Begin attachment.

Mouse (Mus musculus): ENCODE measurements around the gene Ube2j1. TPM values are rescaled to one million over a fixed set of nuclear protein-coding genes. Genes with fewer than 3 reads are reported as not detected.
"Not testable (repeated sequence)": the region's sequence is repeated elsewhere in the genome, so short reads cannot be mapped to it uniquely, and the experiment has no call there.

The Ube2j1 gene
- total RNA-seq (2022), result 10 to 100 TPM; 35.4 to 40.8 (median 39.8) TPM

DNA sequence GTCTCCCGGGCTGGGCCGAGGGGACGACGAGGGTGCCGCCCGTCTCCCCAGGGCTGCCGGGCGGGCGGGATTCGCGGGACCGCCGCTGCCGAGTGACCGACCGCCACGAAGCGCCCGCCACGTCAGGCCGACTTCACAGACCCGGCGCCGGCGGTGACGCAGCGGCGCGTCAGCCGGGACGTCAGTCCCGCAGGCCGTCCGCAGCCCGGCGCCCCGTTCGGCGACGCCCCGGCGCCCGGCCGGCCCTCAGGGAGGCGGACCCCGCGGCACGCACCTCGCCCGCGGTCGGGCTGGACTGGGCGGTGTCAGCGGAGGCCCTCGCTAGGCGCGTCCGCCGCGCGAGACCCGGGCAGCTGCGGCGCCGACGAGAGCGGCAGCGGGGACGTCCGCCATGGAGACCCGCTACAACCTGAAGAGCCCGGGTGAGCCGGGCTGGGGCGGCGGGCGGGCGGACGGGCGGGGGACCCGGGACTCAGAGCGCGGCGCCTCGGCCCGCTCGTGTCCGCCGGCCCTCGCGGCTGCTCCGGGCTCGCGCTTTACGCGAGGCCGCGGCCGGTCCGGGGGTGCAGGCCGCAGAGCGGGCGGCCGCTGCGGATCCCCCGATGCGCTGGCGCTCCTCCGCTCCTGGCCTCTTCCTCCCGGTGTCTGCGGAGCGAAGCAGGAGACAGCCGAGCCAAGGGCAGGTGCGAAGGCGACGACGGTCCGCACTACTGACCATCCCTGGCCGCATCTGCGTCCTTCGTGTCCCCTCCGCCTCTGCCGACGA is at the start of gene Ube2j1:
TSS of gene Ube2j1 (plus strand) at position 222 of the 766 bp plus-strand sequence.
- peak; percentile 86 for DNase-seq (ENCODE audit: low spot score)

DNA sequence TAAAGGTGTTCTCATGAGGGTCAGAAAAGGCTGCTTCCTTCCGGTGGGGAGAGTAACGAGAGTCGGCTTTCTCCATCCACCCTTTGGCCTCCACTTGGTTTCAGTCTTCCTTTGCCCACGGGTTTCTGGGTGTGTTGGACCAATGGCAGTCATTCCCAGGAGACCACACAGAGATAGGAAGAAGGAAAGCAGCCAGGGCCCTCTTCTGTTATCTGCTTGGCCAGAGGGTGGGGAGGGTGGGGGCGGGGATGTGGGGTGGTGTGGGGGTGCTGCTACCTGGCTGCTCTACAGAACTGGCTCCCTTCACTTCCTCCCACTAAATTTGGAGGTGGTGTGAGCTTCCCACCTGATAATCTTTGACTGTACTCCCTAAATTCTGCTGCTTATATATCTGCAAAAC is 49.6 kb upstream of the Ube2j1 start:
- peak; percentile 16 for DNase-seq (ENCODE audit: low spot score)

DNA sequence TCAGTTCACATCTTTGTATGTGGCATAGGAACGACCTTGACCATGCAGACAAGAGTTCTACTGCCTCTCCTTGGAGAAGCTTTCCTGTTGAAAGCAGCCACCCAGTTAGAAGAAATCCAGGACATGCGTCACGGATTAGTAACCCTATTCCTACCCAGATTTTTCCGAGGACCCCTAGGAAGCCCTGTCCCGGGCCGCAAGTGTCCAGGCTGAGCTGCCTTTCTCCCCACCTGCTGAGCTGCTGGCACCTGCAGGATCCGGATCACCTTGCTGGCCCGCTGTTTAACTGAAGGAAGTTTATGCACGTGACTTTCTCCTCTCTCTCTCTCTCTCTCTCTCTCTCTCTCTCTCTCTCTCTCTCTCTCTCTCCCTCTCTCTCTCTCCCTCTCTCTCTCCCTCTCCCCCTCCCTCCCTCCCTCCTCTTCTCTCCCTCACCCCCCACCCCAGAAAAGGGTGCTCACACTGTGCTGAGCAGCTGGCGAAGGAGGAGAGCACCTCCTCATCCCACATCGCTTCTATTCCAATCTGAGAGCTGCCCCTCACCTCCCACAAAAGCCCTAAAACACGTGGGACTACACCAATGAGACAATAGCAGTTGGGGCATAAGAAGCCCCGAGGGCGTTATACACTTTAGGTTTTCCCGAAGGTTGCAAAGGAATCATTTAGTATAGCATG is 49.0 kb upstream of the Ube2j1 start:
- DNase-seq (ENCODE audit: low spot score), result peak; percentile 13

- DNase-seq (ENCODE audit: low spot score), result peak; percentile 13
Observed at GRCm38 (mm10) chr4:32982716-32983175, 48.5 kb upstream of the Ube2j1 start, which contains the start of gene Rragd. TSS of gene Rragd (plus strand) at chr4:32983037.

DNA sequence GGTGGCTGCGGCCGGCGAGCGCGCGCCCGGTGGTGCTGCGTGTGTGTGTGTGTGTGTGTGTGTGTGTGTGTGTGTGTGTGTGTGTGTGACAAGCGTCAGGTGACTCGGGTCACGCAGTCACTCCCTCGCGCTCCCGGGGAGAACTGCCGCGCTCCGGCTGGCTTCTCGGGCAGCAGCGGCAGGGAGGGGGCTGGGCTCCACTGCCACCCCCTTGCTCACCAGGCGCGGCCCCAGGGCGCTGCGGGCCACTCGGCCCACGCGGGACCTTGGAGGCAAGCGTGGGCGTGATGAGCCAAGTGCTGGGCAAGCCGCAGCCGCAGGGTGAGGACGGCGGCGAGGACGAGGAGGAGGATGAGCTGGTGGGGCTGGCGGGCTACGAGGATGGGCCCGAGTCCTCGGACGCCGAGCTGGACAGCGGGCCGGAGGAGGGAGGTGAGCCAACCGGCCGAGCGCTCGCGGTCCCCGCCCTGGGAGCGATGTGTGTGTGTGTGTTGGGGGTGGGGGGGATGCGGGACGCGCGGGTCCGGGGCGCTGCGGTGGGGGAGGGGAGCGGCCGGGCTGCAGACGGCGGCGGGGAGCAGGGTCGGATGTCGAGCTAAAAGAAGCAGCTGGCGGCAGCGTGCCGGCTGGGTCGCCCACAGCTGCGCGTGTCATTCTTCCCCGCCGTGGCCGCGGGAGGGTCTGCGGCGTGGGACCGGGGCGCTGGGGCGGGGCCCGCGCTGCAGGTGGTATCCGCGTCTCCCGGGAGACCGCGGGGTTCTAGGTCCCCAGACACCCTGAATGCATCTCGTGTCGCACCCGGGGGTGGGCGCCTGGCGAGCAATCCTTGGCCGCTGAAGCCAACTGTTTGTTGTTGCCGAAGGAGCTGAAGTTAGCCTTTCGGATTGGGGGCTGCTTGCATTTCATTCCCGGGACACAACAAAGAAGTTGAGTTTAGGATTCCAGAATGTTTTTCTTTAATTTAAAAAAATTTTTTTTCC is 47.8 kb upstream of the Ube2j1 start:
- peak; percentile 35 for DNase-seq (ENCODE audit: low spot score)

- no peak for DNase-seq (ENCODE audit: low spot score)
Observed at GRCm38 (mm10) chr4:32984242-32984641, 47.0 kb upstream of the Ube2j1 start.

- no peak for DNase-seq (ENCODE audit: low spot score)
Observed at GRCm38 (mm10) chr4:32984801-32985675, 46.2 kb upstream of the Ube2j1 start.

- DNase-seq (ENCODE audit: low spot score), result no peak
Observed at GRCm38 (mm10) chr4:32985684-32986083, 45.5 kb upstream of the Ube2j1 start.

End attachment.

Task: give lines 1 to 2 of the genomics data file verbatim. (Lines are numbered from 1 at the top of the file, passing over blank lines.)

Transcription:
Mouse (Mus musculus): ENCODE measurements around the gene Ube2j1. TPM values are rescaled to one million over a fixed set of nuclear protein-coding genes. Genes with fewer than 3 reads are reported as not detected.
"Not testable (repeated sequence)": the region's sequence is repeated elsewhere in the genome, so short reads cannot be mapped to it uniquely, and the experiment has no call there.